Also, if you have a super sleepy baby like mine, you will need to be the designated foot tickler to keep the little one awake. Seriously, my daughter fell asleep 20 seconds into every feed, and I had to annoy the hell out of her any way I could just to keep her awake.

Dads Should Be the Night Nurse

If you’ve both decided to hold off on bottles and exclusively breastfeed, you may feel your job gets even more limited. That is true, but there are a number of ways you can still help. 

You know how sleep is awesome and everyone loves it and it’s crucial to our survival? Yeah, well, new parents don’t often have that luxury during the first few months. But here’s the thing: sleep is linked to stress, and stress is linked to breast milk supply. (What kind of sick catch-22 is that?) That’s where you come in.

Remember how your partner had an entire human person inside them for ten months and then went through a physically traumatic experience getting that person out and is now the sole source of their food? Yeah? Cool, so you should probably let them sleep. Your entire goal at night should be to let your partner stay lying down. That means becoming the night nurse. Follow these simple steps:

  1. Get up when you hear the baby cry
  2. Pick the baby out of the bassinet
  3. Hand them to your partner to feed in bed
  4. Take the baby away when you get the thumbs up
  5. Change the baby
  6. Rock the baby back to sleep
  7. Put the baby down
  8. Go back to sleep
  9. Repeat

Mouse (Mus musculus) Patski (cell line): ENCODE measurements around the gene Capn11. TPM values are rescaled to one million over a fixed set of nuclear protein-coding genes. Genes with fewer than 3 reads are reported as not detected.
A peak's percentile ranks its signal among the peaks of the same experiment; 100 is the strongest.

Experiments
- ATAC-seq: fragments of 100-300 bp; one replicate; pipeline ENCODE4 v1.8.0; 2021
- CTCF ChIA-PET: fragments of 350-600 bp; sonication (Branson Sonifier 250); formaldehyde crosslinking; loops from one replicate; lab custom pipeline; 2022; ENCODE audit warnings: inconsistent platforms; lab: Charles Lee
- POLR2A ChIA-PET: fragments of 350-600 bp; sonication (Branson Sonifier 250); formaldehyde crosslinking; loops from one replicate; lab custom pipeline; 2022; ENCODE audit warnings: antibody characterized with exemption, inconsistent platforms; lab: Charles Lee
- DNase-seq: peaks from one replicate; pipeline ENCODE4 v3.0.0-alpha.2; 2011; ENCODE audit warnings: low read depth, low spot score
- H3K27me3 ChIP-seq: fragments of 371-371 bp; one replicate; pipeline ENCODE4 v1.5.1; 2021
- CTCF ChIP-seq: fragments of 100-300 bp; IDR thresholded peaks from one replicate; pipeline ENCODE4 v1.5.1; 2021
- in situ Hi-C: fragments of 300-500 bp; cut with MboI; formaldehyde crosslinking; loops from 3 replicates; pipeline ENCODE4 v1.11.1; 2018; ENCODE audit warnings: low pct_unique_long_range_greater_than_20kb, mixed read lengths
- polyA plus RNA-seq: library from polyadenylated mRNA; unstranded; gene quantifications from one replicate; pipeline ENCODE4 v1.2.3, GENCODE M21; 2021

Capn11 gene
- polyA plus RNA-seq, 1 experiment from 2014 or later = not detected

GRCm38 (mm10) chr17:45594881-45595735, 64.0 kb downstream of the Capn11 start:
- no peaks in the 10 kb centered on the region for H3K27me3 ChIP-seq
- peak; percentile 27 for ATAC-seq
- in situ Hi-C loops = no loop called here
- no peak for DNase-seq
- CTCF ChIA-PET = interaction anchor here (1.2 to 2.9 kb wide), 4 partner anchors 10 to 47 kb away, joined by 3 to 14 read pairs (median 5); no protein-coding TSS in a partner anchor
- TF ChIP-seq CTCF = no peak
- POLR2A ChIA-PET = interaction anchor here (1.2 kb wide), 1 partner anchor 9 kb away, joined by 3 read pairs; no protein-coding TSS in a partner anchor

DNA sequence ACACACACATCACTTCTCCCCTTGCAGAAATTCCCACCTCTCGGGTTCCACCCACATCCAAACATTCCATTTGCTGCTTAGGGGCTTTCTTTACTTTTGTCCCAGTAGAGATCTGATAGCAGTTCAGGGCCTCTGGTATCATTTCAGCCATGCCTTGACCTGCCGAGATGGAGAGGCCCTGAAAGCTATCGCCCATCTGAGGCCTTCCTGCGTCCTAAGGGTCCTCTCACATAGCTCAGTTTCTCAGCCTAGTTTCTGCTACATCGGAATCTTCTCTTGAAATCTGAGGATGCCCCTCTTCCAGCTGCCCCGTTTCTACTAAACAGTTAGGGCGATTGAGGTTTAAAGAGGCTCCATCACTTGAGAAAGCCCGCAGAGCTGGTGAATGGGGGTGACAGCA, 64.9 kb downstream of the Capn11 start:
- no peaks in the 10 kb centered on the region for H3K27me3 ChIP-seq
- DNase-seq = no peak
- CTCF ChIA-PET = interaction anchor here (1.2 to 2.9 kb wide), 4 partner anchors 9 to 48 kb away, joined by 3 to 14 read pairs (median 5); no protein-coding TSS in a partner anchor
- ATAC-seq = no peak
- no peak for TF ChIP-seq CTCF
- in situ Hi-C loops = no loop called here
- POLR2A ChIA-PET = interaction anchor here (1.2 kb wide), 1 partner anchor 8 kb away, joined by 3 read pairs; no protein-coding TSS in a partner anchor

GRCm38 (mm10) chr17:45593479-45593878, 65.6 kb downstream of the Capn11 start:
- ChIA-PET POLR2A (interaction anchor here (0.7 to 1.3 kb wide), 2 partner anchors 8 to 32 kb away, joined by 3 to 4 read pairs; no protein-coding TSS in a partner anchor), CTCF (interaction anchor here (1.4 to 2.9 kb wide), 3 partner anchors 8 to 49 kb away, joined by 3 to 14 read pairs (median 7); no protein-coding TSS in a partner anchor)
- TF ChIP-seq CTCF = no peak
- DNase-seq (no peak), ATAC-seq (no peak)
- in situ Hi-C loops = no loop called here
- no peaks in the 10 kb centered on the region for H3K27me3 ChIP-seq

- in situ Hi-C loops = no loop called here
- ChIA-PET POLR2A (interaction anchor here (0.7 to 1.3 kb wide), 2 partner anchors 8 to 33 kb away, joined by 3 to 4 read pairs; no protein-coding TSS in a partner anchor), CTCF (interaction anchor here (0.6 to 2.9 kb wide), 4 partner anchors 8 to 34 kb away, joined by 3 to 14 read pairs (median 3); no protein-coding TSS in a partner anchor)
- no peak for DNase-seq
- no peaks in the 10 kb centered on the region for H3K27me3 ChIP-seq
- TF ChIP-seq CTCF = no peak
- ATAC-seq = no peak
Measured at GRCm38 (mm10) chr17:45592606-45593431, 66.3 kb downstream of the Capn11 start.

I recognize that this may not be physically possible every time because you do need a little bit of sleep. But do it as often as you can. Your partner is healing, and they need as much sleep as you can give them.

Dads Should Clean The Pump Parts

If you decide to introduce the bottle right away, that will certainly give you more of an opportunity to help with feedings. But don’t just stop there. Getting the milk outside the breast and into the bottle took a lot of work. Take on the responsibility of cleaning the breast pump parts and reassembling them each time. Pack them up when you need to go somewhere. I highly recommend getting a battery and/or car attachment, so your partner can pump anywhere an outlet isn’t present. Basically, just be the forward-thinker in these kinds of situations.

Dads and Breastfeeding

Consider this: breastfeeding can burn up to 700 calories a day. Yeah, I know. I was shocked when I learned this. It’s absolutely exhausting for the mother. With all your partner is dealing with, no matter how involved you are, you will still not come close to sharing equally in the burden. And while it’s not a competition, the point remains that you really can’t do as much.

Switch your mindset. Stop wondering how you can “support” and become proactive in being part of the feeding process.

The content on this site is for informational purposes only and not intended to be a substitute for professional medical advice, diagnosis or treatment. Discuss any health or feeding concerns with your infant's pediatrician. Never disregard professional medical advice or delay it based on the content on this page.

The content on this site is for informational purposes only and not intended to be a substitute for professional medical advice, diagnosis or treatment. Discuss any health or feeding concerns with your infant’s pediatrician. Never disregard professional medical advice or delay it based on the content on this page.